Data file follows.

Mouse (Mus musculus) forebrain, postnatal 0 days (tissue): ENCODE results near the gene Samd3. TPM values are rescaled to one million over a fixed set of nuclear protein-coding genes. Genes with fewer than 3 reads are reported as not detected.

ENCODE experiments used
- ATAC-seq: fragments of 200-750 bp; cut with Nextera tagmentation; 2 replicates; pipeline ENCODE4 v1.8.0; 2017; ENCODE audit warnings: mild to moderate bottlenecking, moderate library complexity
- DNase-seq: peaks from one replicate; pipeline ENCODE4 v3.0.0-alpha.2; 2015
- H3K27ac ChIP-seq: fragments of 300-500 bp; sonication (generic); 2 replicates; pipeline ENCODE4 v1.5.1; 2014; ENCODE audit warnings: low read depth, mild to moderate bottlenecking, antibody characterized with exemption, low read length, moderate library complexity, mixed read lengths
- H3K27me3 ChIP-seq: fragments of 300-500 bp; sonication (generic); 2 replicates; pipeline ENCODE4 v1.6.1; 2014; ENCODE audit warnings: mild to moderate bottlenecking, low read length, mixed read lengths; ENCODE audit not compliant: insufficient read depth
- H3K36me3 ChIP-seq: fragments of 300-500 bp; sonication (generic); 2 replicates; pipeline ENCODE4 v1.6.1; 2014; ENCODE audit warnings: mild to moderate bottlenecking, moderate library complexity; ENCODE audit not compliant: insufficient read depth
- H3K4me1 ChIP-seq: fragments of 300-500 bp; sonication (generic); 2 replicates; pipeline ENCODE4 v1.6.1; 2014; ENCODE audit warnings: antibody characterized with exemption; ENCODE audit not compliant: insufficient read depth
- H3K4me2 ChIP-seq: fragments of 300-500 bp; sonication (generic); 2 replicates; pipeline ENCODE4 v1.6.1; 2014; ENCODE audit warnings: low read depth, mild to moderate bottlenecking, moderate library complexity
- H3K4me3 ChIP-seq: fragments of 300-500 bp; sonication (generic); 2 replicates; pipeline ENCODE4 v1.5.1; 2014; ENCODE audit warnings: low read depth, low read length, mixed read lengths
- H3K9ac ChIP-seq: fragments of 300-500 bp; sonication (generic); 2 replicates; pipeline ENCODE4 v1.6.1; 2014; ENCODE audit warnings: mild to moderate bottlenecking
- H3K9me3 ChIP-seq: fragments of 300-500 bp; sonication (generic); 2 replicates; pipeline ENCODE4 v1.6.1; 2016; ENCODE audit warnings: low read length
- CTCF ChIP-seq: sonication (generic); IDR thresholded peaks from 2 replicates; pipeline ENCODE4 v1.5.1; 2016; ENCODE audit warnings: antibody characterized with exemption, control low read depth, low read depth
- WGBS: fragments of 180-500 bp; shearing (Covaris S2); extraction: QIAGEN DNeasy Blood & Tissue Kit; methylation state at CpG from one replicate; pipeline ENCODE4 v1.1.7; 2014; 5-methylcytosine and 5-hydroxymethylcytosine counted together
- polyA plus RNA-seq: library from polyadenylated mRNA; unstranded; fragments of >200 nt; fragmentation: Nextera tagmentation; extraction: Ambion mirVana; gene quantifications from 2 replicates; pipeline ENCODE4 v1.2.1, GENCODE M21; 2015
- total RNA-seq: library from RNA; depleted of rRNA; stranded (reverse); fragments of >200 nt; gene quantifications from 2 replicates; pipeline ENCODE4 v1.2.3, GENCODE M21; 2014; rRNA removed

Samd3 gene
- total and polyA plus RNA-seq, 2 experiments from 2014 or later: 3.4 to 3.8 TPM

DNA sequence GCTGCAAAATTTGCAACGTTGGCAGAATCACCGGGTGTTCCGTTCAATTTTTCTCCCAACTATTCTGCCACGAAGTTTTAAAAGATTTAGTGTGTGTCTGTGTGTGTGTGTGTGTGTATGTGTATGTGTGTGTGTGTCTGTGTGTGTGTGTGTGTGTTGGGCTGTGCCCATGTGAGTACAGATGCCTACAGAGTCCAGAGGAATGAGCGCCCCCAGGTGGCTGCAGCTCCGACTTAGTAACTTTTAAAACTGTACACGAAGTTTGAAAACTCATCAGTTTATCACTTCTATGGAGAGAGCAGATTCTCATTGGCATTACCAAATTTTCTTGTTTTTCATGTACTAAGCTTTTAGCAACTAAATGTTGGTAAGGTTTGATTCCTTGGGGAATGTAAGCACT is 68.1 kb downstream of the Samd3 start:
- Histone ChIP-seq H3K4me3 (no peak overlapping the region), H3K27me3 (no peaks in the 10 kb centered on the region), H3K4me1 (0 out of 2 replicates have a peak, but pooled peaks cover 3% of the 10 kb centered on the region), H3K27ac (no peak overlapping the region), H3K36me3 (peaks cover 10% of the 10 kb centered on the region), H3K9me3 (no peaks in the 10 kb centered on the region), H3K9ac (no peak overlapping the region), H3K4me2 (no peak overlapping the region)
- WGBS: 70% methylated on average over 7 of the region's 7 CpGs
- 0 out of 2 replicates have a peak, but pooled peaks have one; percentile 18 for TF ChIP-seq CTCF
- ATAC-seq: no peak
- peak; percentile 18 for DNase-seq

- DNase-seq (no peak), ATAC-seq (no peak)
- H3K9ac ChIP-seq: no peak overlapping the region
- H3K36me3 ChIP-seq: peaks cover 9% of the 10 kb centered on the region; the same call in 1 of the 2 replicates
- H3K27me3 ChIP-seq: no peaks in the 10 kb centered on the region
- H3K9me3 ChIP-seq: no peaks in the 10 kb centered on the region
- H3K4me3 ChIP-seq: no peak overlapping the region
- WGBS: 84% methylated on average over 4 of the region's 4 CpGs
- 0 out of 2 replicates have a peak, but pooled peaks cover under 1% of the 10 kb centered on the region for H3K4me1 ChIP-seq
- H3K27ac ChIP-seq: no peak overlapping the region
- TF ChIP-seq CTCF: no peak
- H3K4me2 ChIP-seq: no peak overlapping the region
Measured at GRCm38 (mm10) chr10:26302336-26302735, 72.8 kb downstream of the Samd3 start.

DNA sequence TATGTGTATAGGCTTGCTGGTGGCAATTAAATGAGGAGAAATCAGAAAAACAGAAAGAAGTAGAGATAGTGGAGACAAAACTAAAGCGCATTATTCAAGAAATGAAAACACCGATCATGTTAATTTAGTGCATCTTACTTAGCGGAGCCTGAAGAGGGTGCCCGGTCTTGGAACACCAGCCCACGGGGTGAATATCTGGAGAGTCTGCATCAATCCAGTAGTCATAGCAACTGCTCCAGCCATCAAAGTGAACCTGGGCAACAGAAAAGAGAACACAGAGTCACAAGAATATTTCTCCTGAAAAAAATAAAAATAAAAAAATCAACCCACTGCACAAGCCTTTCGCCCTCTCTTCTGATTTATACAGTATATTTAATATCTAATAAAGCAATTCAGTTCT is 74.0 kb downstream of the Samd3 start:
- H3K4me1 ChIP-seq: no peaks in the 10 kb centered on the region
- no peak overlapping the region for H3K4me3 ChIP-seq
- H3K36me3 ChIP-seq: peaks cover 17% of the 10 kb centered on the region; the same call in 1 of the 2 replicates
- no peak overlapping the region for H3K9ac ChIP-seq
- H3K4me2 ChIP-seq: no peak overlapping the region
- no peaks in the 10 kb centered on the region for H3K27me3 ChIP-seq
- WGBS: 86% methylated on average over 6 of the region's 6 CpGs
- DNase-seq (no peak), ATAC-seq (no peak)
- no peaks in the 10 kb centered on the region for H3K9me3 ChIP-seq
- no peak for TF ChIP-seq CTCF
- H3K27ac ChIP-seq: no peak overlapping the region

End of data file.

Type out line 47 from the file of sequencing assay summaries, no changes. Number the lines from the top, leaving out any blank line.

- no peak for TF ChIP-seq CTCF